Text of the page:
The FDIC has issued the public list of its institutions to be examined under regulations implementing the Community Reinvestment Act (CRA). The list covers the fourth quarter of 1998.
In May 1995, the Federal bank and thrift regulators published revised CRA regulations that require each regulator to publish a quarterly CRA examination schedule at least 30 days before the beginning of each quarter, beginning January 1, 1996.
The regulators encourage public comment on the institutions to be examined under the CRA. Comments about FDIC-supervised institutions should be directed to the institutions themselves or to the Regional Director of the appropriate FDIC regional office (a list of those locations is attached). All public comments received prior to completion of a CRA examination will be considered.
The schedule of institutions to be examined October 1, 1998, through December 31, 1998, is based on the best information now available. Examination schedules may change. For example, unanticipated supervisory issues could arise that may necessitate examination of an institution that is not on the published list. Such issues may arise as the result of a CRA protest, a consumer complaint, or other significant events. Additionally, some institutions may require more time and resources than originally allotted, thus delaying completion of an examination and delaying other scheduled examinations. If an institution is rescheduled for a different quarter, that information will be included on a later list.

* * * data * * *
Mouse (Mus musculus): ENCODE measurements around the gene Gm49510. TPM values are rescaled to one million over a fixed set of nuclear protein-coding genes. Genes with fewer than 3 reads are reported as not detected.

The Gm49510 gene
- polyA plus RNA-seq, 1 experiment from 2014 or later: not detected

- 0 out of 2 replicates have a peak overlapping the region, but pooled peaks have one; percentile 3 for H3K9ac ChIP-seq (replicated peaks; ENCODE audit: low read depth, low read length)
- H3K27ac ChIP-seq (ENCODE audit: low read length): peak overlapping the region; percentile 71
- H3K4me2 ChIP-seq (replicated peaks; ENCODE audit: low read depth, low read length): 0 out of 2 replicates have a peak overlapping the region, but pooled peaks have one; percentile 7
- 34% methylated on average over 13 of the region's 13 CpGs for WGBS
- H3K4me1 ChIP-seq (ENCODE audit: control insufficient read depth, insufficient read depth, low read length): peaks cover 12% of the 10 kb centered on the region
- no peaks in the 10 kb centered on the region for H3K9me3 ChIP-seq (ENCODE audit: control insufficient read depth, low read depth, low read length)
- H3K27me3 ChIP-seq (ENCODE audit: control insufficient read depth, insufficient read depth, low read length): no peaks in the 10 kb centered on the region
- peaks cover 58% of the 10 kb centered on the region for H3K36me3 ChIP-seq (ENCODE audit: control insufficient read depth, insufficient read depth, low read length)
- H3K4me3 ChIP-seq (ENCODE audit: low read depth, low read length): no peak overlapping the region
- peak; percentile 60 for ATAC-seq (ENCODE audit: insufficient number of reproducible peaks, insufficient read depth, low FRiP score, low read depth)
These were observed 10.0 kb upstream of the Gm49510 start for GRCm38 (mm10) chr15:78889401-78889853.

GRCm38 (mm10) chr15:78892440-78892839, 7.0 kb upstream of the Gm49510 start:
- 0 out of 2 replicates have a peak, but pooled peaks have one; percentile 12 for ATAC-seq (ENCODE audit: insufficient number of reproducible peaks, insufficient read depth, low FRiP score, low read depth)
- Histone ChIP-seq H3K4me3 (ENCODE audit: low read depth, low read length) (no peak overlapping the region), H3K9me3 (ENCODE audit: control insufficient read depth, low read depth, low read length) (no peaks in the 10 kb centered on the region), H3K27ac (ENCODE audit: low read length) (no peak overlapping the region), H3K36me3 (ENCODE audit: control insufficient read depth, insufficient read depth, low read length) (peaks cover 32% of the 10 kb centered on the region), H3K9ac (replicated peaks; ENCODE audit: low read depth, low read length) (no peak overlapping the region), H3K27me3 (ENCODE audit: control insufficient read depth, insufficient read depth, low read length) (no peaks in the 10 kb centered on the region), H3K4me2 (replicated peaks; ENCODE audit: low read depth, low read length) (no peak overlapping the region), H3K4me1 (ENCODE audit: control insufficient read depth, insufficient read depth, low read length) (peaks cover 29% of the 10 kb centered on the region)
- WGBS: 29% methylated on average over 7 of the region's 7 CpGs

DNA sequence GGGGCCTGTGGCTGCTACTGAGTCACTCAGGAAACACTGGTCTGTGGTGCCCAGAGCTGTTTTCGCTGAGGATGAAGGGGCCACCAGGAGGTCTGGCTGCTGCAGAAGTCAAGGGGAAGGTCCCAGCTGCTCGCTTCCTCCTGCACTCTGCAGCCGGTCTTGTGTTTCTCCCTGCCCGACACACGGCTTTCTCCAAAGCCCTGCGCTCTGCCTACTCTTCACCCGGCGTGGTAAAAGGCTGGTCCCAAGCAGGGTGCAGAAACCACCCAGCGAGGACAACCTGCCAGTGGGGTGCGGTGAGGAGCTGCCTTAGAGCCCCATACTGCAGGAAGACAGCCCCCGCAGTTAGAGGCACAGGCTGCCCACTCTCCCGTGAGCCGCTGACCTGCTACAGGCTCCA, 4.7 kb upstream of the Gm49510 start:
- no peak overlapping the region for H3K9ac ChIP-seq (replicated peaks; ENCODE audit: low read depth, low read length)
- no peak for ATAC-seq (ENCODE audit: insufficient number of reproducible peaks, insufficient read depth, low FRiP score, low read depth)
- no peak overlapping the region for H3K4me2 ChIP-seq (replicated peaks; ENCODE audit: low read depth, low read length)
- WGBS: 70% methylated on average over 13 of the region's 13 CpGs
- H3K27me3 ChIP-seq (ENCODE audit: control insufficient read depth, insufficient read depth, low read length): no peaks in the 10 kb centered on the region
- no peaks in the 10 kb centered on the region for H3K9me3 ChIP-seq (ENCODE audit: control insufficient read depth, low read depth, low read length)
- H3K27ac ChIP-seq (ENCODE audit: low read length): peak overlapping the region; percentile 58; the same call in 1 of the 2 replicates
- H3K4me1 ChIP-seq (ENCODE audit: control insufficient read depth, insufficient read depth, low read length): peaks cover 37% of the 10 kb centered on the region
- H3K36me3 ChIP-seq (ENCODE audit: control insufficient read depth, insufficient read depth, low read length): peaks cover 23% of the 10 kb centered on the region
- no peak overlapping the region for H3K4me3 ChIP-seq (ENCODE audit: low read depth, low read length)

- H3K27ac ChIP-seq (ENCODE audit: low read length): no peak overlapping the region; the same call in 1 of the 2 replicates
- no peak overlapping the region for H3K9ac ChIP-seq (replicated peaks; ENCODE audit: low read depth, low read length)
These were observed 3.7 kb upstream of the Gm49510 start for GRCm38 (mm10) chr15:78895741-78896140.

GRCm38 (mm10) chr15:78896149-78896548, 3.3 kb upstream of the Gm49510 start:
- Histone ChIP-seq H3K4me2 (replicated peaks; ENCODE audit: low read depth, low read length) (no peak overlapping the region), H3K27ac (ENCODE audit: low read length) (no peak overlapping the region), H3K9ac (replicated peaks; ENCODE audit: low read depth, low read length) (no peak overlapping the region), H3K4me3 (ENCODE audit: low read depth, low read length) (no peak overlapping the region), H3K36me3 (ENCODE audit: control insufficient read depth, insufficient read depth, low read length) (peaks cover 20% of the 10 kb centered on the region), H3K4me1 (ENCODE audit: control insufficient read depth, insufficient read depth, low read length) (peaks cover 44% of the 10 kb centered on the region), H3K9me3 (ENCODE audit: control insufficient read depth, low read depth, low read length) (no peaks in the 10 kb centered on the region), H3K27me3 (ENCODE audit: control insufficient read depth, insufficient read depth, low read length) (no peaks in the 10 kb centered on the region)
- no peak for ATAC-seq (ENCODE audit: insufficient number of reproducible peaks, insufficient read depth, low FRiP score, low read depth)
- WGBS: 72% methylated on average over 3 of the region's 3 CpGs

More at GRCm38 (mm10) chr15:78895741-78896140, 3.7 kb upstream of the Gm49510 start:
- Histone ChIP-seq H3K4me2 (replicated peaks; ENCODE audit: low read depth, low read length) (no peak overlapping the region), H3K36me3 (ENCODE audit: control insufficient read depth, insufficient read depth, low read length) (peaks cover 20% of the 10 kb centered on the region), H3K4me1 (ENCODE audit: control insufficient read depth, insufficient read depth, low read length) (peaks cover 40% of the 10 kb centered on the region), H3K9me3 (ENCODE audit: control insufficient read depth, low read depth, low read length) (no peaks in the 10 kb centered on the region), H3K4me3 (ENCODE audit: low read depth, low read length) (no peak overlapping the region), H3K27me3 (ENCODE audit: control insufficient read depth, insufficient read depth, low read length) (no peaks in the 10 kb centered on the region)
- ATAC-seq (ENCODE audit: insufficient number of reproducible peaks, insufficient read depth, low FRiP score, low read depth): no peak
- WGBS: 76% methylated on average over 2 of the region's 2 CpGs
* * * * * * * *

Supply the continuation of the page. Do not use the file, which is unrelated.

To receive today's quarterly list if not available as an attachment, or to be added to a mailing list for future press releases, call (703) 562-2200 or (800) 276-6003, fax a request to (703) 562-2296, or write to:
Public Information Center
801 17th street, N.W., Room 100
Washington, D.C. 20434
The quarterly list is also available on the Internet.
The Community Reinvestment Act is a 1977 law intended to encourage insured banks and thrifts to meet local credit needs, including those of low- and moderate-income neighborhoods, consistent with safe and sound operations.
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Congress created the Federal Deposit Insurance Corporation in 1933 to restore public confidence in the nation's banking system. The FDIC insures deposits at the nation's 10,779 banks and savings associations and it promotes the safety and soundness of these institutions by identifying, monitoring and addressing risks to which they are exposed.
FDIC press releases and other documents are available on the Internet via the World Wide Web at www.fdic.gov
. They may also be obtained through the FDIC's Public Information Center, 801 17th Street, N.W., Room 100, Washington, D.C. 20434 ((703) 562-2200 or 800-276-6003).